LARNE councillor Brian Dunn has identified three colleagues who met Environment Minister Alex Attwood a year ago to discuss the Larne marina planning application.
The Conservative Party representative learned through a Freedom of Information request to the Department that Cllr Martin Wilson (SDLP), Ald Roy Beggs (UUP) and Drew Niblock (DUP) met Mr Attwood in his office at Goodwood House on December 21, 2011 at a time when decisions were being made on major planning applications that been on the books for some time. The proposed marina at Sandy Bay - which is at appeal - was the oldest live case, having been in the system for 13 years.
Cllr Dunn, who first learned of the meeting after Mr Attwood made reference to it during an Assembly debate on February 28 this year, had made it his mission to discover who met the minister and in what capacity. None of the three volunteered the information and Cllr Wilson, who arranged the cross-party delegation, told the Larne Times this week: “I thought about putting my hand up, but I really didn’t see any reason why I should. It was not an official delegation of council and people are perfectly entitled to meet with ministers to put their views across.”
In November, Cllr Dunn received an assurance from council chief executive Geraldine McGahey that no letter had been issued by Council seeking a meeting with the minister, no formal delegation had been sent by Council and nor had there been any resolution of Council to either effect. Cllr Dunn failed to persuade the council to write to Mr Attwood to state those facts.
Ald Beggs said after the vote that there was no restriction on any elected member making representation and that perhaps the wording given to the Assembly did not accurately reflect the representation.
Back in February, the SDLP minister told MLAs he was hopeful of movement on the marina application. The official record quotes him saying: “There might be some further developments there because a cross-party delegation from Larne Borough Council came to see me before Christmas. I assure people that the delay (in issuing a planning decision) has very little to do with the planning system. It is all to do with the scale and issue around the project.”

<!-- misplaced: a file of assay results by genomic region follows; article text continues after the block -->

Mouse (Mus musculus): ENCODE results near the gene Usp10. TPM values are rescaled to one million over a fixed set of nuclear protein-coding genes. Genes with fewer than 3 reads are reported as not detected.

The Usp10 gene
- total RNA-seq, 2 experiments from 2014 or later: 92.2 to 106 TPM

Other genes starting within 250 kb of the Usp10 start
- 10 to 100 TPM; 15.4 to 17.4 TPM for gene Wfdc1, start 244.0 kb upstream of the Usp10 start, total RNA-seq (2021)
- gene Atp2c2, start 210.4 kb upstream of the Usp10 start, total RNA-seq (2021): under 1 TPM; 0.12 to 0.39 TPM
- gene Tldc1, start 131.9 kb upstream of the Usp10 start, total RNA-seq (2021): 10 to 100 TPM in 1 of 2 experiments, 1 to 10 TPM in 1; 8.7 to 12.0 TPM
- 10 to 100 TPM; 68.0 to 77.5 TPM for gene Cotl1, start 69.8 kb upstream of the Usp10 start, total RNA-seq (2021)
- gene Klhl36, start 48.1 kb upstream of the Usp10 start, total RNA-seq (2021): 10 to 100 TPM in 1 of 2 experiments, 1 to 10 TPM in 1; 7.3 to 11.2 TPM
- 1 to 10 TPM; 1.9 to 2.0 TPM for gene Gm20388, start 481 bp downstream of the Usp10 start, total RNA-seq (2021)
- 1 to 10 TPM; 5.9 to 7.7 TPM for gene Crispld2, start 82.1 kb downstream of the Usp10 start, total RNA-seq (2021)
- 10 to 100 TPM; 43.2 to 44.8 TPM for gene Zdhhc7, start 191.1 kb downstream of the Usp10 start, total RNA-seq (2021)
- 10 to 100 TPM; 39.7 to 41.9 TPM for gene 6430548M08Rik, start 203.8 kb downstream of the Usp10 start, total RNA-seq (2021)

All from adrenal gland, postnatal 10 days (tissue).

Cllr Dunn has now received the minute of the meeting, which erroneously lists Cllr Bobby McKee as the DUP representative. We understand that Cllr McKee was unable to attend due to illness.
The minute reports that Ald Beggs outlined the background of the marina proposal, advising that the council was due to meet on January 16 and “minded” to provide further information required by Planning.
It continues: “He added that they had asked for the meeting with the minister because of the concerns regarding the application and to confirm they represent the greater majority of the councillors”.
The minutes also indicate that Cllr Wilson asked Mr Attwood to allow the council time to meet on January 16 and provide the information before any decision was made on the application. “Minister agreed to give that commitment - he added there appeared to be some confusion over the application,” the official record states.
It also indicates that strategic planning manager Simon Kirk confirmed that the application was “in limbo” and that the Planning Appeals Commission was refusing to hear the case because the environmental statement was 13 years old. Mr Kirk added that if a revised scheme and updated environmental statement were submitted, the Department would consider those and advise the minister accordingly.
In April, Larne Council voted 7-6 to support the concept of a marina village at Sandy Bay on the proposal of Cllr Wilson, seconded by Cllr Niblock. In October, members voted 10-5 in favour of promoting the £42.5 million 200-berth marina and village “by advertising lands in council ownership and seek expressions of interest from potential developers”, on the proposal of Ald Beggs, seconded by Cllr McKee.
The revised marina application includes a public plaza, a 16-bedroom inn and restaurant, apartments, townhouses and fishermen’s cottages.
Releasing his FOI responses to the Larne Times, Cllr Dunn said: “I have no problem with the Larne Marina Company, who are only doing what developers do to get things done. My main concerns are about the council’s procedures because I feel that the council are going against the Ombudsman’s advice following the Glenarm investigation and against our own legal advice.
“I think that if they do decide to re-advertise for interested developers, the close relationship the council has had with Larne Marina Company through the years would prejudice a fair and open competition.”
Cllr Wilson said Cllr Dunn had set out to establish if the delegation had been sent by Council. “The answer is “no’. It was three councillors from three different parties.”
He added that he had asked for the meeting, explaining: “The minister had said he was trying to get all outstanding applications cleared up one way or the other and I thought it was important to ascertain what that would mean for the marina. The minister had said that unless the application on the table could be carried through, he would be minded to pull it and his officials were telling me that it was not going anywhere.”
Cllr Wilson said that after the ministerial meeting: “We told the Larne Marina Company that if they wanted it to work they would have to get the finger out.”
He added: “We recognised, there are jobs there, and a scheme here that we could risk losing. From my point of view, it was a no-brainer.”
Asked why he had not volunteered to reveal his involvement in the meeting, Cllr Wilson replied as above, adding: “Any councillor can make representation to any minister. There was nothing underhand in it, in that I arranged the meeting and I asked the DUP and the UUP to go with me.”